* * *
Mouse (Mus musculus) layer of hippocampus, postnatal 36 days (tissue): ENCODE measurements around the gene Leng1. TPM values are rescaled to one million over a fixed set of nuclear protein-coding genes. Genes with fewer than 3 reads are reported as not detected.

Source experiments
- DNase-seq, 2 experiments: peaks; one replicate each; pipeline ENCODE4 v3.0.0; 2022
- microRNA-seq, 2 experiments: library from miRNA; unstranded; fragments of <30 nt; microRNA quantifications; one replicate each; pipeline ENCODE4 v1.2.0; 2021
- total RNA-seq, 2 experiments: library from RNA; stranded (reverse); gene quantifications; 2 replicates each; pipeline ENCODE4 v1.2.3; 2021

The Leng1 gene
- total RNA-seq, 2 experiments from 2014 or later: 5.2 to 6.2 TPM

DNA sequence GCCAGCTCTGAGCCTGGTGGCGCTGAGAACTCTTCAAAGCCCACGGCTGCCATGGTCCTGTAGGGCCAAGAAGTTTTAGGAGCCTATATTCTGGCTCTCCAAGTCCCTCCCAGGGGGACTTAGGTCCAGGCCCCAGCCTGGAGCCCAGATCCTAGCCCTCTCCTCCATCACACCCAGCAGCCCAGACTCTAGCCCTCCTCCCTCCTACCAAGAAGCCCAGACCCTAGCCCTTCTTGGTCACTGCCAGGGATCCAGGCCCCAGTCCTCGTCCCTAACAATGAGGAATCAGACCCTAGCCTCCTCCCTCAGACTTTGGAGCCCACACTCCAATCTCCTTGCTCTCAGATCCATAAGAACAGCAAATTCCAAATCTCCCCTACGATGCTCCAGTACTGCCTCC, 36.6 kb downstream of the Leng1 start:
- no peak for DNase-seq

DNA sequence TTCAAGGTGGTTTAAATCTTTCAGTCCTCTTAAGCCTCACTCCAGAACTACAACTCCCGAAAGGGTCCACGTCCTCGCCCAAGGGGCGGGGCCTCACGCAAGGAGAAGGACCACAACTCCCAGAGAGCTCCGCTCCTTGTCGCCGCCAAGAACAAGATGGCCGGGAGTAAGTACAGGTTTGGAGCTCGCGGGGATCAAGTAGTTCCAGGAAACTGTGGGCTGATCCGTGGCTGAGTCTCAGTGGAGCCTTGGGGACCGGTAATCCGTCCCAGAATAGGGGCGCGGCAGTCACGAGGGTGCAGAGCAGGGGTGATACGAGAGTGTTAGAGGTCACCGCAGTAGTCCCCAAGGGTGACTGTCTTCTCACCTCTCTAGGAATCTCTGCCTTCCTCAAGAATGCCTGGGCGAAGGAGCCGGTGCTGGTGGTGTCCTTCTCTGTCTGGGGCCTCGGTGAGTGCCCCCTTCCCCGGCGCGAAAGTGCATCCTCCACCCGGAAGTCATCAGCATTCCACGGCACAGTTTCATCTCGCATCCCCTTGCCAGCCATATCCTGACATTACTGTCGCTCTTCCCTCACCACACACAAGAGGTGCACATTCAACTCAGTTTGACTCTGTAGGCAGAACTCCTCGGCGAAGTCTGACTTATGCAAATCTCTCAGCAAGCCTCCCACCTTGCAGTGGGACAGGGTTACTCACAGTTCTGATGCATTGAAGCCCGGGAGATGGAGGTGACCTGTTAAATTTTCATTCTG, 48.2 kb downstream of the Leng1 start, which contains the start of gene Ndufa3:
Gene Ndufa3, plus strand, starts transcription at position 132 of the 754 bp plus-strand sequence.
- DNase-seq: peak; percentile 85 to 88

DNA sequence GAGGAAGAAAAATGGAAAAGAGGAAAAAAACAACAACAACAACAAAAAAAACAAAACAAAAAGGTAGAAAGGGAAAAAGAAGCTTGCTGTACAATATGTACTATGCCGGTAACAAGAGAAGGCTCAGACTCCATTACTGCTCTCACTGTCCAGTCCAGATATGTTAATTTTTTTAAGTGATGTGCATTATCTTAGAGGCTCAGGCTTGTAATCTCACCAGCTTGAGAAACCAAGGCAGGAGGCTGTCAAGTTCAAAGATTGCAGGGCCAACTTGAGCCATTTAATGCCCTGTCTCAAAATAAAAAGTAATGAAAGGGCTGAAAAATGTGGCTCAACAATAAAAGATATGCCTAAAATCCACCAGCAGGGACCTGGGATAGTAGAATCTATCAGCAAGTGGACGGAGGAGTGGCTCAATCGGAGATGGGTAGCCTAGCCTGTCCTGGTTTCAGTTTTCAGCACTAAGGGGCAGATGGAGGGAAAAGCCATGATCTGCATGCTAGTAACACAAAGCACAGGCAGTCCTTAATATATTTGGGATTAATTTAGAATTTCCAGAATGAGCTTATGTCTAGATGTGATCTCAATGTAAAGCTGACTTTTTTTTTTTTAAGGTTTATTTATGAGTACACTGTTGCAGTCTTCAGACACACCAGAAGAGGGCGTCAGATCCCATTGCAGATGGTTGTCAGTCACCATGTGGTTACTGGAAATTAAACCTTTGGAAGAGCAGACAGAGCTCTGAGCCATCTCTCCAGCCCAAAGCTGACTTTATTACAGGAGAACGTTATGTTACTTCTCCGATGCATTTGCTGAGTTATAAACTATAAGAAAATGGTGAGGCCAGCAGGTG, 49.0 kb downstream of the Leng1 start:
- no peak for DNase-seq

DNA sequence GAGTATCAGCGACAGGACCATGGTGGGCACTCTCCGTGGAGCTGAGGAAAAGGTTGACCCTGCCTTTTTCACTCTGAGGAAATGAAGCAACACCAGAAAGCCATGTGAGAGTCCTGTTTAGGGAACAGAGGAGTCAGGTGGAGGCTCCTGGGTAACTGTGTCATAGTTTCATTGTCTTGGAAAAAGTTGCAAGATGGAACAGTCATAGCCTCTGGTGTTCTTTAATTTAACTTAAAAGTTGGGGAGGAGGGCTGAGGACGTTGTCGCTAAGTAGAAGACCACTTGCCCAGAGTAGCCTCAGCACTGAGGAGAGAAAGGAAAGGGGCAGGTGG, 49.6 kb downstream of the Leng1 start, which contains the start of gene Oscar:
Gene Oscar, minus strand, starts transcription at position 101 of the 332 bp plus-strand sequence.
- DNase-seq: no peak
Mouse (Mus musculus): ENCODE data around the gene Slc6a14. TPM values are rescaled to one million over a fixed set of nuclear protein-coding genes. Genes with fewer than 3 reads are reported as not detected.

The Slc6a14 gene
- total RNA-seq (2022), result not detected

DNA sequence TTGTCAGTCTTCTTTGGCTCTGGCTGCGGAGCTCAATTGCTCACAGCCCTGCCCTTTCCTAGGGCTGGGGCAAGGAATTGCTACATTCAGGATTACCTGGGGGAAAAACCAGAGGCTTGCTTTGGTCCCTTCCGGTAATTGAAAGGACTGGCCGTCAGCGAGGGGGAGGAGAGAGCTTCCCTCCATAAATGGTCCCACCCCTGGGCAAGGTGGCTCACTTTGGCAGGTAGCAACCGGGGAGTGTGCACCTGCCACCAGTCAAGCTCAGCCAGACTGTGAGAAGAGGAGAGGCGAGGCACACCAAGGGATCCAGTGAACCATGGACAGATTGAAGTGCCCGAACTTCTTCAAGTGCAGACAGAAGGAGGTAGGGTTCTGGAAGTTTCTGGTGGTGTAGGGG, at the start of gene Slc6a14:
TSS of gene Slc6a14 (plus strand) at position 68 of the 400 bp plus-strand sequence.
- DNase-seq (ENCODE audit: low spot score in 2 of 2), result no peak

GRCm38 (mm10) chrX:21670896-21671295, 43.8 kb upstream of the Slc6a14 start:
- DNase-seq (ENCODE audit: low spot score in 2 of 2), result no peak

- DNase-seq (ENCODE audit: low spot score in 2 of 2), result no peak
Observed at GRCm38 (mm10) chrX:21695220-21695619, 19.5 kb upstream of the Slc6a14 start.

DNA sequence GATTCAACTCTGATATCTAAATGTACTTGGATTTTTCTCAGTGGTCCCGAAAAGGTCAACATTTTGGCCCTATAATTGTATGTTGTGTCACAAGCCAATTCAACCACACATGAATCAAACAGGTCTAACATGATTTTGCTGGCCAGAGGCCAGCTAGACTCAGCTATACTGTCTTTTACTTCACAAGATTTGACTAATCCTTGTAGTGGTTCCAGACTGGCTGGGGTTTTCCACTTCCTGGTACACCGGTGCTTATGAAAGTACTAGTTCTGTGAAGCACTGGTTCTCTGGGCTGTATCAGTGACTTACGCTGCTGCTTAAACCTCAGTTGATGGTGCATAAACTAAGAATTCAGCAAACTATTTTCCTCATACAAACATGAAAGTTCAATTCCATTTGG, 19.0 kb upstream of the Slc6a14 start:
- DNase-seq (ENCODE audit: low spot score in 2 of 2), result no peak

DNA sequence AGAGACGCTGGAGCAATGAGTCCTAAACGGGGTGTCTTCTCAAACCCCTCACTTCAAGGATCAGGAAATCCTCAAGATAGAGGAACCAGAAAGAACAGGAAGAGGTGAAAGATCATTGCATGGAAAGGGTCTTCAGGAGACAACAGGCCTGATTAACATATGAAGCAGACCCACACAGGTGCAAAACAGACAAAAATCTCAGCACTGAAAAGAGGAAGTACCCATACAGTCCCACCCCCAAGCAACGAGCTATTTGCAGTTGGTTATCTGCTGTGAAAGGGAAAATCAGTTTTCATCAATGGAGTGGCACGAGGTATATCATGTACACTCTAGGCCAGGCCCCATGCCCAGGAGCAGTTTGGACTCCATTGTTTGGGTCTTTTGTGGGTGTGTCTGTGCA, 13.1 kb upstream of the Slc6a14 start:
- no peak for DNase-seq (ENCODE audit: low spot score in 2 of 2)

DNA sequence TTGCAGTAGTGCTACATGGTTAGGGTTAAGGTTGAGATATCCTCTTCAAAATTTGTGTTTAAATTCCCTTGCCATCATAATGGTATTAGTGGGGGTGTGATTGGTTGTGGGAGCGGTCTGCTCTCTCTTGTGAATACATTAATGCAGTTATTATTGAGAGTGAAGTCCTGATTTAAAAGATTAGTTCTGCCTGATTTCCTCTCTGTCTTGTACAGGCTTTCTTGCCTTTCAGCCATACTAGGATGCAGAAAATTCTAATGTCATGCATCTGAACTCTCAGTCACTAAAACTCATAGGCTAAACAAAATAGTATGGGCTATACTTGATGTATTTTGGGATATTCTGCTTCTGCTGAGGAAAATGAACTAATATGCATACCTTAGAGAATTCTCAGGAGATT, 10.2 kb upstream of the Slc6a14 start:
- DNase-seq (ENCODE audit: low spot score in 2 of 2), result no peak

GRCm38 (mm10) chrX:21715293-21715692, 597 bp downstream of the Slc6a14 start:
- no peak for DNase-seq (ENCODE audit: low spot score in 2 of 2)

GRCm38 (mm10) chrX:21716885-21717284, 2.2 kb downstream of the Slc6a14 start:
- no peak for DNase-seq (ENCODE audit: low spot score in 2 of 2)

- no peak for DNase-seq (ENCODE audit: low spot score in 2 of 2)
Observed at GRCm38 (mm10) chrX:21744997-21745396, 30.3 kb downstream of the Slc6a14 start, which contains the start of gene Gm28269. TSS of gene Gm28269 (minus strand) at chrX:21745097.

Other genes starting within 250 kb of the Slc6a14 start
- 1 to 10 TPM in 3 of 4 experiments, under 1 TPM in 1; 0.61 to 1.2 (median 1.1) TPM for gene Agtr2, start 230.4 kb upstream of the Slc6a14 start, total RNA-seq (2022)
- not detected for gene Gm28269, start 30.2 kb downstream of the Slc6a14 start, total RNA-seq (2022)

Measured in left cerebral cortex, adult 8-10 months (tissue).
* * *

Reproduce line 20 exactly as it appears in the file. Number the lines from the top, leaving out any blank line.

- total RNA-seq (2022), result not detected